Assessment

The bottom line is that wealth is defined by net worth, not income. A high income doesn’t equal wealth; it equals a better opportunity to build wealth. Not everyone is wise enough to take advantage of that opportunity.

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“Retirement Investors Flock Back to Stocks”

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WSJ Front Page Headlines

[By Rick Kahler MS CFP® http://www.KahlerFinancial.com]

Rick Kahler CFP“Retirement Investors Flock Back to Stocks” was the front page headline of The Wall Street Journal on May 2, 2014.

I retweeted it to my Twitter feed, adding, “Just In Time to Ride Them to the Bottom Again.”

Introduction

Five years ago some of those same investors were abandoning stocks in sheer panic. In early March 2009, the Dow Jones Industrial Average hit a low of 6700. Many financial advisors spent hours listening to frightened clients wanting to sell out their entire portfolios and go to cash. It was an exhausting and traumatic period for doctors, financial advisors and clients.

Calm and Steady

Those who followed advisors’ recommendations to stay the course certainly came out on top. Their portfolios recovered nicely, with double-digit annualized returns for the past five years. Even over the past 10 years, most diversified portfolios earned very respectable returns far in excess of bank CD’s or bond yields.

Panic and Fear

Unfortunately, those who panicked and sold out paid an incredibly high price for the momentary relief of getting off the market roller coaster. Many of them kept their money on the sidelines until recently, waiting until “things were better” to reinvest.

Today-Bubbles?

Apparently that time has come. Here are some numbers from the WSJ article:

Retirement investors have recently increased their stock holdings by almost 40% from the market lows. Today, bond and money market funds make up only 25% of retirement plans, and 67% of new 401(k) contributions go toward purchasing stocks.

In 2007, bond and money market funds accounted for 21% of retirement plans. At the market top in October 2007, the average new 401(k) contribution going into stocks was 69%. Within 18 months stocks had declined almost 60% from their highs.

Correlations?

Do you see any potential correlations here? I have little doubt these individual investors, mistiming the market once more, are setting themselves up to get slaughtered all over again.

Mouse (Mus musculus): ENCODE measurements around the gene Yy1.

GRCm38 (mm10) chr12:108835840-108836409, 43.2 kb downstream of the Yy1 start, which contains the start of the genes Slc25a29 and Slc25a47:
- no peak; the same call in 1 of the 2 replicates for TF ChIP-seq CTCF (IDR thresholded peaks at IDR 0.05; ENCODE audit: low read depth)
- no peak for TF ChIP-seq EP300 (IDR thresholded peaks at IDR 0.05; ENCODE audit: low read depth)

But, what about those who did get out of the markets five years ago and now realize they made a big mistake? Suppose you’ve learned the wisdom of staying in the market with a well-diversified portfolio. How do you get back in without waiting for the next crash?

Three Strategies:

Here are three strategies to rebuild your portfolio.

First, don’t go all in, but move into the market gradually with “dollar cost averaging.” Over the next two years, methodically (monthly or quarterly) buy into a diversified mixture of asset classes. If the market turns downward, which carries a high probability, you will buy into a falling market. You will also reduce the possibility of a huge market drop that might cause you to panic and sell out again.

Second, allocate your purchases to a mixture of US and international stocks, as well as options such as real estate investment trust (REIT) funds, commodity funds, managed futures funds, Treasury Inflation Protected (TIPs) bond funds, high yield bond funds, and high quality bond funds.

Finally, once your two-year dollar cost averaging is done and you are fully invested into your asset classes, rebalance at least once a year to maintain your original allocations as the values of the assets change.

For example, if you have allocated 30% of your portfolio to stocks, purchase more if stocks add up to less than 30% or sell some if they are over 30%.

Bull markets

Assessment

The research suggests there is a high probability that things will end badly for individual investors who try to time the markets. A few will succeed, but will confuse their “skill” with the fact they just got lucky. A methodical approach, however, provides a strategy to help you hold on, even in the face of market ups and downs.

Conclusion

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FOR SALE: Physician E-mail Lists with NPI Numbers

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Sensitive Data for Sale

[By Dr. David Edward Marcinko MBA]

Dr. DEMI received this email recently. Are you as incensed over it, as I? OR, am I being overly sensitive? Feel free to call or email John Edward, the sender, to tell him what you think: pro or con?

Hi ME-P,

I’m writing to check if you would be interested in reaching Physicians or Healthcare Executives?

We at AccurateB2Blist maintain a permission passed email list for physician practitioners with NPI numbers.

Our Lists

Below given are few additional lists we maintain within Medical Industry

  • Nurses
  • Dentists
  • Veterinarians
  • Healthcare Executives Email List
  • Physicians – Offices and Clinics of Doctors of Medicine
  • Physicians – Offices and Clinics of Doctors of Osteopathy
  • Doctors, Physicians and Surgeons Email List with NPI Number

Healthcare executives: 518,900 out of which 123,200 contacts are senior management level contacts.

Assessment

Please let me know if you would like to discuss further on your target audience? Looking forward to hearing from you. And, please do not print this email unless it is absolutely necessary. To opt out reply with ‘Leave out’ in the subject line!

By John Edward [Business Development Executive] AccurateB2Blist

+1951-373-6718

For Sale

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A Word on Automobile Cabin Air Filter Maintenance

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Not Just for Physician-Allergists